Monday, July 20, 2009

Free Markets and Health Care

Republicans shot themselves in the foot last week on the health care when Senator Jim DeMint said that health care would be Obama's Waterloo. It allowed Obama to portray them for the narrow minded political operatives they are. I guess going from the majority party to irrelevance in a few short years wasn't good enough. However, our side needs a plan that will be both popular and helpful in solving some of the problems with health care financing (let me be clear it is financing not health care itself that is being changed). I offer an alternative, but first this quote from the Ludwig von Mises Institute:
It's true that the U.S. health care system is a mess, but this demonstrates not market but government failure. To cure the problem requires not different or more government regulations and bureaucracies, as self-serving politicians want us to believe, but the elimination of all existing government controls.

So what's to be done? The two issues that Obamacare purports to solve are the rising cost of health care and the lack of coverage for 46 million Americans. (By the way that last number includes 11 million illegal aliens, why aren't the Republicans all over that?) Over at Carpe Diem, Professor Perry has documented that the costs of elective cosmetic surgery have been totally contained, in fact they have risen less than inflation. The obvious lesson is that folks with "skin in the game" help control costs. This is economics 101, a subject Obama clearly flunked, or more likely, was never taught. It seems that the best health insurance scheme would be to have plans that give money back to the beneficiary for not using the insurance. Alternatively, perhaps the first $3000 dollars, or pick some other number, of medical expenses are paid out of pocket. After that insurance kicks in to cover catastrophic conditions, with some sort of copay upt to a limit to discourage bad behavior.

With respect to the uninsured, the 46 million number is a vast exageration. But that is actually good news, it means that the problem can be solved with much less pain and market distortion than Obamacare proposes. I would propose that we just put together a health insurance subsidy for those with less than poverty line income, a little like the earned income tax credit works today. But even the poor need "skin in the game" too, or they will overwhelm the system. So such a subsidized system should require large initial out of pocket expenses until a catastrophic cap is hit or some way to reward those who did not use their insurance. Further, the government should not be providing the insurance, only the subsidy, it would still be up to the poor to purchase their own policy. This will keep the feds out of the insurance business. I know this still costs some money, but not nearly what Obamacare will cost and it will be far more effective.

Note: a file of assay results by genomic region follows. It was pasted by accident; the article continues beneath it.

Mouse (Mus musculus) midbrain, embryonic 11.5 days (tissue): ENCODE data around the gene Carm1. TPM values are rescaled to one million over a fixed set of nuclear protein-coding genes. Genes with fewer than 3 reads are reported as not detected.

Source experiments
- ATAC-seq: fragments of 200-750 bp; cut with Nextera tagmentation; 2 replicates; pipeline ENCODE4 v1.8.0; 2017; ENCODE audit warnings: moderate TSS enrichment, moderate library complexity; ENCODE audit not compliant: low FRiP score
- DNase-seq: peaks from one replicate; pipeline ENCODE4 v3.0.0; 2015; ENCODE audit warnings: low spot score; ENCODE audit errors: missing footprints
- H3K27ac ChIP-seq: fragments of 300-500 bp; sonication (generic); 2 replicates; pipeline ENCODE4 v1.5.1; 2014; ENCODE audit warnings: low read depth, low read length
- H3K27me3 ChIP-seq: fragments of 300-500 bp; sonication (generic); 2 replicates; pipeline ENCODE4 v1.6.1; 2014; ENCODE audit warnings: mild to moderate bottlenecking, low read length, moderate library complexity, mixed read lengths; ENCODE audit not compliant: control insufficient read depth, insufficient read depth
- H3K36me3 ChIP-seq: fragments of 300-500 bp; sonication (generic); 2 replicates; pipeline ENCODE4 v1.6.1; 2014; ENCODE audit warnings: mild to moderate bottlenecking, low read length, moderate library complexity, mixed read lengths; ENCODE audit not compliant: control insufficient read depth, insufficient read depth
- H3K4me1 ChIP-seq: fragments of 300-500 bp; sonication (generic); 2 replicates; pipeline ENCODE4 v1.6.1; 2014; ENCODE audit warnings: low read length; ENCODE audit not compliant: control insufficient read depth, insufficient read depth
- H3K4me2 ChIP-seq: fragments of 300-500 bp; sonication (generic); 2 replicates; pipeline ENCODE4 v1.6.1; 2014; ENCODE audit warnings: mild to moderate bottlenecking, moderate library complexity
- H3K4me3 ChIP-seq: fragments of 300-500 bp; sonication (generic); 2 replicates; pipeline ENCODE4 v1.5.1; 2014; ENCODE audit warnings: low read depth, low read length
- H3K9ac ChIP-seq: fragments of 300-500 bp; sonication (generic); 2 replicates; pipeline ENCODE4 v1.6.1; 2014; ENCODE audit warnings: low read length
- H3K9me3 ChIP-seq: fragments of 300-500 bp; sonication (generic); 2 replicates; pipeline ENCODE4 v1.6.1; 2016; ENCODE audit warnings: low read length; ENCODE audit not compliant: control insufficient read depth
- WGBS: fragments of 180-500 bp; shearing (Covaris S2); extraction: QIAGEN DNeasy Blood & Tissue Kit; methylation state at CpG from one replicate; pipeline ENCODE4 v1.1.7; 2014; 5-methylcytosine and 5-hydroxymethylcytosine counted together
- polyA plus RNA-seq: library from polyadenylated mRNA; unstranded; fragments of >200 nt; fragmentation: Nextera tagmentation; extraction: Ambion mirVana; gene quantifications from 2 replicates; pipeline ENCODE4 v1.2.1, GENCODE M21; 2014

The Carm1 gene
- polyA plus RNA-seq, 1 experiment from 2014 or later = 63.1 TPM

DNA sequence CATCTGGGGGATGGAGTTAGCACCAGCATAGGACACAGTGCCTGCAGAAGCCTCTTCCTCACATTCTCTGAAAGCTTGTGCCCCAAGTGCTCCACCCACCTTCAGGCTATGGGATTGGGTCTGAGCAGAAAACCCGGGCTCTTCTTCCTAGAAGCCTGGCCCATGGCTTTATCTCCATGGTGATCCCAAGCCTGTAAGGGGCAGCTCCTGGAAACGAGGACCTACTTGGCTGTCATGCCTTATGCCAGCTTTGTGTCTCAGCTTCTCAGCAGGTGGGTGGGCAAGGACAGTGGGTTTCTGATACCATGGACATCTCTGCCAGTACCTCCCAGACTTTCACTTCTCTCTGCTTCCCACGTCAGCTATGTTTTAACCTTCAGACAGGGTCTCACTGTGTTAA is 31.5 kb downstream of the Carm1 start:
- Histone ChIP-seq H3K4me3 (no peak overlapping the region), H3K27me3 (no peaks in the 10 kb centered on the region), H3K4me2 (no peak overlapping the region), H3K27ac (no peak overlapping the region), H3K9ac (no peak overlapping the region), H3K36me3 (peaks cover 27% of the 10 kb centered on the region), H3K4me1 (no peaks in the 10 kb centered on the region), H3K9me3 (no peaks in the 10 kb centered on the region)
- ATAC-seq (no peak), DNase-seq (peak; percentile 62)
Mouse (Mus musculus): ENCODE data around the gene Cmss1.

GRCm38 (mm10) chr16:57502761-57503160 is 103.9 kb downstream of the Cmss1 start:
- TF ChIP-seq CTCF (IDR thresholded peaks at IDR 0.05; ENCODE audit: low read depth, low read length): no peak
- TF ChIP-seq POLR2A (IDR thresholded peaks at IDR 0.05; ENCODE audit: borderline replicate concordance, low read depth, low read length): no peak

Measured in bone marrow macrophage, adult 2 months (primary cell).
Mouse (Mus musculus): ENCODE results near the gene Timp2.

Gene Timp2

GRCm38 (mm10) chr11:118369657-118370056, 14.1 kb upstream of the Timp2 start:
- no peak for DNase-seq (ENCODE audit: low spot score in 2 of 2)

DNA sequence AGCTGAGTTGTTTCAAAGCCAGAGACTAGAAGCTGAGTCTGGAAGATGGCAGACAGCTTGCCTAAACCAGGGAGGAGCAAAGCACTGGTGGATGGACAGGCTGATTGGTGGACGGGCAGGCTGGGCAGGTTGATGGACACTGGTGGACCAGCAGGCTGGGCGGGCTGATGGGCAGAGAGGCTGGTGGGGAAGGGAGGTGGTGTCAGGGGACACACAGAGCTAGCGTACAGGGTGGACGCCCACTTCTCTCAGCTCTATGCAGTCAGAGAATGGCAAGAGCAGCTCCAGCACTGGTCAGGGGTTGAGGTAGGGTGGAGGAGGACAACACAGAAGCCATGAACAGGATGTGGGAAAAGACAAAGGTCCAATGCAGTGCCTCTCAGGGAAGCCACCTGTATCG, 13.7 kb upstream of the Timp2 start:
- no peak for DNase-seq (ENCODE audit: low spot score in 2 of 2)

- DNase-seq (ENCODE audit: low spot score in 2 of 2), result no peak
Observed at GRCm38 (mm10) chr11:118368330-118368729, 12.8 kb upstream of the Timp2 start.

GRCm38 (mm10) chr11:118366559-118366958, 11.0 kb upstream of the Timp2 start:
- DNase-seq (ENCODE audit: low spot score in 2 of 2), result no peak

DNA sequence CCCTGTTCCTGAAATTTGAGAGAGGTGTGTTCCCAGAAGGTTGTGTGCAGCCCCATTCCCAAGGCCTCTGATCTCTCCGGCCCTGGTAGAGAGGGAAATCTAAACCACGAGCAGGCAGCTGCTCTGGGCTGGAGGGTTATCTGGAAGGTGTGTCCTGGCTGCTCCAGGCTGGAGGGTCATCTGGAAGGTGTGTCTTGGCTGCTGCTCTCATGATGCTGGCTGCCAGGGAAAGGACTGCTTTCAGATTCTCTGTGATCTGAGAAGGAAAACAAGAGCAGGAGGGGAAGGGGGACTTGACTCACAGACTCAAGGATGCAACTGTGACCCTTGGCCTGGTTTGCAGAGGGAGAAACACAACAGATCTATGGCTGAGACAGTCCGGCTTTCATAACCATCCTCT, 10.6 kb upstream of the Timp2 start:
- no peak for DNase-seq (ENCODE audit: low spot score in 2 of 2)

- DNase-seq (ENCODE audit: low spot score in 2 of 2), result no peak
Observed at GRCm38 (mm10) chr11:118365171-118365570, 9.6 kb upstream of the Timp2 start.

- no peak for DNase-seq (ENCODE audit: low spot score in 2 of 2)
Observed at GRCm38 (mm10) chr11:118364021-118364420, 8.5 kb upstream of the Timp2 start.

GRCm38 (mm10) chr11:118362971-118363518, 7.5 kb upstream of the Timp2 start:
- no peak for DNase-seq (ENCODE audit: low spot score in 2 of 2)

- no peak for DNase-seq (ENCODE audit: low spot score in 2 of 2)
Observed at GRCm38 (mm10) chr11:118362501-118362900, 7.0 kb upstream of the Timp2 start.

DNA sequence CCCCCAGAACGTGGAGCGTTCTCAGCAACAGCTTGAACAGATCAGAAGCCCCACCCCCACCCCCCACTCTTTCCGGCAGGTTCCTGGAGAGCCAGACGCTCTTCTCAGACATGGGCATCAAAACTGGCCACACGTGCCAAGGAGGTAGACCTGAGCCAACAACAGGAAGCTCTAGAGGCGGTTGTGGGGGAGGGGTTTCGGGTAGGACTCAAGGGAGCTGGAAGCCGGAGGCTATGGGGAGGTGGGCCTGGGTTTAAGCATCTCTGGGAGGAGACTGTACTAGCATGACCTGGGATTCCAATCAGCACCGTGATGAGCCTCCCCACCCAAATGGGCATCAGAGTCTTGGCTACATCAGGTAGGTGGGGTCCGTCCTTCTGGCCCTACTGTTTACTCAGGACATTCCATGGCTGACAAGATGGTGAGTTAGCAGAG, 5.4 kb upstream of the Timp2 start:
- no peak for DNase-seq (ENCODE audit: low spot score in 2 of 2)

There are certainly other changes needed. We need more doctors and should allow as many to immigrate as want to. Many ailments do not require one to visit a doctor, other health care providers work just as well. I know this from military medicine, where the vast majority of my prescriptions over the years came from Nurse Practicioners or Independent Duty Corpsmen. Frivolous medical malpractice lawsuits remain a problem; Texas showed the benefits of cleaning up that mess. This package of reforms could bring real relief to Americans while not endangering the free market that has made American health care so advanced.

I think it is important to have free market solutions as ready alternatives. People are conservative and generally don't want radical change but they also are unhappy with the present system. Given the choice between change and the status quo, I think change is going to win. Friends of liberty need to offer a better change.'s Nick Gillespie offers this half a loaf solution that reinforces some of my themes.

1 comment:

  1. I don't know what Washington State has done, but walk-in clinics are popping up all over-- they do basic stuff, flu shots, "I have a sore throat that won't go away for the past two weeks-- is it something serious?" type diagnostics, basic perscriptions (No, it's not serious, it's a basic infection-- take this prescription, ALL of it, even if you feel better in a few days, finish it up), that kind of stuff.

    I can think of three off the top of my head, all in the same city-blob.

    I believe the fifteen minutes of face-time to get my throat checked out and the script for the medication, including cost for medication, was something like fifty bucks, less than an hour after I walked in on a weekday afternoon. That's less than dinner and a movie....